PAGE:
Baker, Cook, Writer, Pursuer of Gastronomic Joy

Recipe Riffing

There was a time in the not-too-distant past where the thought of “eyeballing” a measurement or substituting an ingredient – let alone multiple off the cuff changes – would have had me giving a look of skeptical fear at such brazen culinary risk taking. Part of what has long been comforting about cooking for me has been the loving arms of a recipe always there to guide me towards guaranteed success. If I did everything right – scooped the flour into the cup before back-of-the-knife leveling, brought out the 1/8 teaspoon for that little bit of allspice – I would be rewarded with exactly what was promised. I had similar feelings about acting. I loved doing plays where I had the script to tell me exactly what to say, the director to tell me where to stand, with the same expected from everyone else I interacted with as my character through the course of the play. But when it came to improv games I nearly always opted out if I could. I certainly never joined the improv troupes of my high school or college. And no class filled me with more anxious anticipation than the required improve class I would have junior year. A dogmatic adherence to rule-following and generalized anxiety combined to make me unwilling to abandon the comfort of the page.


But just as a semester’s worth of improv helped get me intuitively incorporating humorous callbacks via space-work, a pandemic’s worth of cooking has gotten me fiddling with ingredients, temps, and times so intuitively I sometimes don’t register I’m doing it. I try my best not to tweak too much on the first go at something, especially when it is not of my culture or akin to the repertoire I have been frequenting for years. Any adjustments made there are more out of grocery-based necessity, and even then, I’m more likely to put a dish off to a time when I can really try it as it’s meant to be. We’ve all seen those comments on recipes that are something along the lines of “This is awful! I changed every ingredient and did an entirely different cooking method and it didn’t come out right at all! Why Would anyone print this?!”, clearly ignoring the essence of what makes that dish work because they didn’t take the time to really get to know it in an act of gastronomical hubris. But once I’ve familiarized myself with a dish in both theory and practice, I start to shake in unmeasured amounts of cumin, substitute sour cream, Greek yogurt, buttermilk, or whole in whatever ways feel right, and re-arrange mixing methods for results more to my liking. By the time we sit down to eat and I’m asked what’s in it, a glance at the inspiring recipe is only so helpful as I try to recall what got increased, decreased, nixed, or added. And while I am trying my best to write down the times new things work and what exactly I did, it is difficult to quantify the feeling of a mount of salt in the small cup of my hand when it hasn’t encountered a measuring device, or how the edge of a spatula should feel when testing some bread to flip. I shake and stir as my body tells me is right.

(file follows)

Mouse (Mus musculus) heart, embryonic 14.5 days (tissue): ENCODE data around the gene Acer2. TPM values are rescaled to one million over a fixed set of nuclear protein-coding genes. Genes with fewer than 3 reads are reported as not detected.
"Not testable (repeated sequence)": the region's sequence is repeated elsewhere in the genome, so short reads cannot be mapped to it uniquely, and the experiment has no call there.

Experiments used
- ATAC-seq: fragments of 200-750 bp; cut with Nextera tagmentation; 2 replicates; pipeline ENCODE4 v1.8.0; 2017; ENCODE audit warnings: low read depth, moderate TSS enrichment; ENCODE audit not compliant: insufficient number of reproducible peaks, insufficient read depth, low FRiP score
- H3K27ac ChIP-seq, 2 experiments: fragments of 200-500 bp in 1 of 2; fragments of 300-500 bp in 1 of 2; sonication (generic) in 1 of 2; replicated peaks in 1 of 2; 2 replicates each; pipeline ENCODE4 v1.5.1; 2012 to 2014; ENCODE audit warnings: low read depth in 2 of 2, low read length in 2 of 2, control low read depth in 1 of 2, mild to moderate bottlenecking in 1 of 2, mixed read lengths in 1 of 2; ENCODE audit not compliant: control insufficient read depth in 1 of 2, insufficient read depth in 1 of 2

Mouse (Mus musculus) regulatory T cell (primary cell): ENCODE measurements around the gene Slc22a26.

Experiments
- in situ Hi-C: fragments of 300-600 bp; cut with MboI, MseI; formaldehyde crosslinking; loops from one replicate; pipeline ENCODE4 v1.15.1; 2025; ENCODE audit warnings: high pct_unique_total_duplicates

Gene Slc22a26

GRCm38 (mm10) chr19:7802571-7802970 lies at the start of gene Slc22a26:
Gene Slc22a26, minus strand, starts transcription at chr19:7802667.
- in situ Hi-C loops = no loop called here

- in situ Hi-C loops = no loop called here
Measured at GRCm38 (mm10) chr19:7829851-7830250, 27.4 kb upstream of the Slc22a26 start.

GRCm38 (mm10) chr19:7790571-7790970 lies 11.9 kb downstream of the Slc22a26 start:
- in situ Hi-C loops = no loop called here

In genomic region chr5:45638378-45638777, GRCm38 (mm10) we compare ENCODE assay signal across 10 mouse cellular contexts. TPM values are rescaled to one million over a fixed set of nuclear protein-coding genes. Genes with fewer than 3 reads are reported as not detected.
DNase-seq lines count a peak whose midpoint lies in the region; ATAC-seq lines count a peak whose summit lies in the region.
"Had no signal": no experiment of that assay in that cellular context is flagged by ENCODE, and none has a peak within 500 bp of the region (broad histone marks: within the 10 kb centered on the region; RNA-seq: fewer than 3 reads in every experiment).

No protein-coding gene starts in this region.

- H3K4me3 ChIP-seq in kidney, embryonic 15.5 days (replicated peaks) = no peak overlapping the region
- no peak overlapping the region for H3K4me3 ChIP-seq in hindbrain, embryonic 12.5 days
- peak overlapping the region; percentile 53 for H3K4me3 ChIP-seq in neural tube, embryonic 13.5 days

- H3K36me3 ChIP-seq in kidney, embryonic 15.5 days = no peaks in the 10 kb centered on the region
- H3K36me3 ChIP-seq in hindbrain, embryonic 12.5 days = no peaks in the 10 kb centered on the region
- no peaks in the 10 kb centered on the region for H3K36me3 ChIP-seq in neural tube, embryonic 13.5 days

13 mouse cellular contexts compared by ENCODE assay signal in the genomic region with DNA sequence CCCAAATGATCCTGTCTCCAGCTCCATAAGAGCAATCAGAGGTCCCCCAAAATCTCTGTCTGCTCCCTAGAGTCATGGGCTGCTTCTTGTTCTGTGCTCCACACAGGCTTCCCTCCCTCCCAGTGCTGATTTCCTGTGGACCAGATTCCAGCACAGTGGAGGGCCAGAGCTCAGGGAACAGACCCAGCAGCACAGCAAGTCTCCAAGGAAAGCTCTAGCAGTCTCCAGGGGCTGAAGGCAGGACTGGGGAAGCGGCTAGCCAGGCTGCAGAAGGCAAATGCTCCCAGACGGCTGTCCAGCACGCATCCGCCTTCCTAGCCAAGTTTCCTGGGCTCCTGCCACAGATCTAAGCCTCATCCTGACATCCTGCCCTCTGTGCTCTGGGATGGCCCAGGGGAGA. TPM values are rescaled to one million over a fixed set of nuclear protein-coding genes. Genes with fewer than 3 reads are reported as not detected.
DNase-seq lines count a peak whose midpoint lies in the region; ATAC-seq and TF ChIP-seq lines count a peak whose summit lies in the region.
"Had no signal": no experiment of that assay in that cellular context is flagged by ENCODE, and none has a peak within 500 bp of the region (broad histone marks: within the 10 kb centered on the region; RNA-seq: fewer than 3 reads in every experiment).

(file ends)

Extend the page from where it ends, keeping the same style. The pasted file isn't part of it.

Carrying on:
Even as I felt my cooking more frequently depart form the page, I was sure that when baking, I would still be recipe-bound. Surely there would always lie the manifestations of my love for direction. Yet there, too, ingredients and measurements are now occasionally taken as suggestion, and I find myself relying more on my knowledge of what I am making and what we like and adjusting along the way, than finding a recipe that feels perfect because it has what I want. If I know I want a cheesecake that uses fewer eggs and different cheeses than the recipes we have for the kind we want, then why not just do that? If I’m looking at the crust and my gut is telling me I should add more pistachios, chances are I should add more pistachios! The world will not burn (unless I put them under the broiler to toast and forget about them…in which case it very much might).